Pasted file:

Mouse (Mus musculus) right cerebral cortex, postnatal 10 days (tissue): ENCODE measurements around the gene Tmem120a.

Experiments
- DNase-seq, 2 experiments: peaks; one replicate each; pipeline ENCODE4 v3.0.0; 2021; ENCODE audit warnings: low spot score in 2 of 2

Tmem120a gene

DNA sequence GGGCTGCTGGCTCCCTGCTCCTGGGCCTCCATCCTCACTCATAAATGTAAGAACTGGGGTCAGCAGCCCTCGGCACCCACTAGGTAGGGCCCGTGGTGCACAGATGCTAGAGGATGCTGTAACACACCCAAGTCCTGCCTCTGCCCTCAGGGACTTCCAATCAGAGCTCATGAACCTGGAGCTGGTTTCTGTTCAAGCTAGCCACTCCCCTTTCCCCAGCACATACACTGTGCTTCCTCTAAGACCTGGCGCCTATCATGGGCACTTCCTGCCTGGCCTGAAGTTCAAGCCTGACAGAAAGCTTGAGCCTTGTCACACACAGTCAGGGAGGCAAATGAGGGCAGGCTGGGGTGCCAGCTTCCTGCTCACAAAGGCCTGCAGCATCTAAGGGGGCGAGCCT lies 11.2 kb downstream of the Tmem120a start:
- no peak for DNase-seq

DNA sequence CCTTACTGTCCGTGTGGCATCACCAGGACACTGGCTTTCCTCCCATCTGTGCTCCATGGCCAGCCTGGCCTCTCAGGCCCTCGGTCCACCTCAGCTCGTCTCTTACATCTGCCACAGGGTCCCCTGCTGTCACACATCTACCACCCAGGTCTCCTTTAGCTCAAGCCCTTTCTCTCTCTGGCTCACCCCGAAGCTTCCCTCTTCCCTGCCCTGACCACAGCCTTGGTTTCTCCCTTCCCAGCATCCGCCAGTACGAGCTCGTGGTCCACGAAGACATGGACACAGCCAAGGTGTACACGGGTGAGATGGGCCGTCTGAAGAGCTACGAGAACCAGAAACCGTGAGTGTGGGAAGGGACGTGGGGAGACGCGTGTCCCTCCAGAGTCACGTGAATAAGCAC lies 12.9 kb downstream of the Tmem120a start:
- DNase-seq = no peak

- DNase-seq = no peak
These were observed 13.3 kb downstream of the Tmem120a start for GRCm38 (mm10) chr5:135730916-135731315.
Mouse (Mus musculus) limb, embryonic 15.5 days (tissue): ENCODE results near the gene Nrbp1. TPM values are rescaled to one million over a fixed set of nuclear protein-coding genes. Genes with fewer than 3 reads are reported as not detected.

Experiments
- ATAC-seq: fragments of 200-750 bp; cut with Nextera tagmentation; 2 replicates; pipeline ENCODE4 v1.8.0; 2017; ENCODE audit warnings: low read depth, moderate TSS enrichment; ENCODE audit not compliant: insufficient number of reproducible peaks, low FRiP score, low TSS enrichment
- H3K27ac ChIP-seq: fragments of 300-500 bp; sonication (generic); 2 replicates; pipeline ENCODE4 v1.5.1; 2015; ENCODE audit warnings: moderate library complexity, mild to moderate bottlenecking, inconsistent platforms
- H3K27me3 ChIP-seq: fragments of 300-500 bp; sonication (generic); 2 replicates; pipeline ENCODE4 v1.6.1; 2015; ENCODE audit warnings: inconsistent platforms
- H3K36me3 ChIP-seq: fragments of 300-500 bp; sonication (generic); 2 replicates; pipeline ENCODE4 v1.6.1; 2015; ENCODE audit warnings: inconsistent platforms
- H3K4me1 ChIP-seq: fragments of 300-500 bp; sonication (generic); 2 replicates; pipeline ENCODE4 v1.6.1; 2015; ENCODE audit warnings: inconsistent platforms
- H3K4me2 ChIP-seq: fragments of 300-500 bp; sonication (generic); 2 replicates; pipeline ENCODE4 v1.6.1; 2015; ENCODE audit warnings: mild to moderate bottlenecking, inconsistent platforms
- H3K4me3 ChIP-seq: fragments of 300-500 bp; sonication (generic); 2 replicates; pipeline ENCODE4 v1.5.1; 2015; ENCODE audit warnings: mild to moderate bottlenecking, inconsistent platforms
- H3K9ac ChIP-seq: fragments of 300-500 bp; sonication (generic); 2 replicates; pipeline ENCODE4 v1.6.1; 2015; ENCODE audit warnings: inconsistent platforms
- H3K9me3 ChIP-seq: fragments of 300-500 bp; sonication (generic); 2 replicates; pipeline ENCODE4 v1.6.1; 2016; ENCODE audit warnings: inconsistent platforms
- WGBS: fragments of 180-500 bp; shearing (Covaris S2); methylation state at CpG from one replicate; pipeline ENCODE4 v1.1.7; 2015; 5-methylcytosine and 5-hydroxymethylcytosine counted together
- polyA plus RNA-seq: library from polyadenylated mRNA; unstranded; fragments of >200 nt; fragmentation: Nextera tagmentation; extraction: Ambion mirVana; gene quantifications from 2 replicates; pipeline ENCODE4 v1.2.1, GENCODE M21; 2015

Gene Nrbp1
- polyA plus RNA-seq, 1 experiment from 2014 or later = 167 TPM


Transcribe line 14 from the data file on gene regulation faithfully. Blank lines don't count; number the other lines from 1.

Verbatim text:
- H3K27ac ChIP-seq: fragments of 300-500 bp; sonication (generic); 2 replicates; pipeline ENCODE4 v1.5.1; 2015; ENCODE audit warnings: moderate library complexity, mild to moderate bottlenecking, inconsistent platforms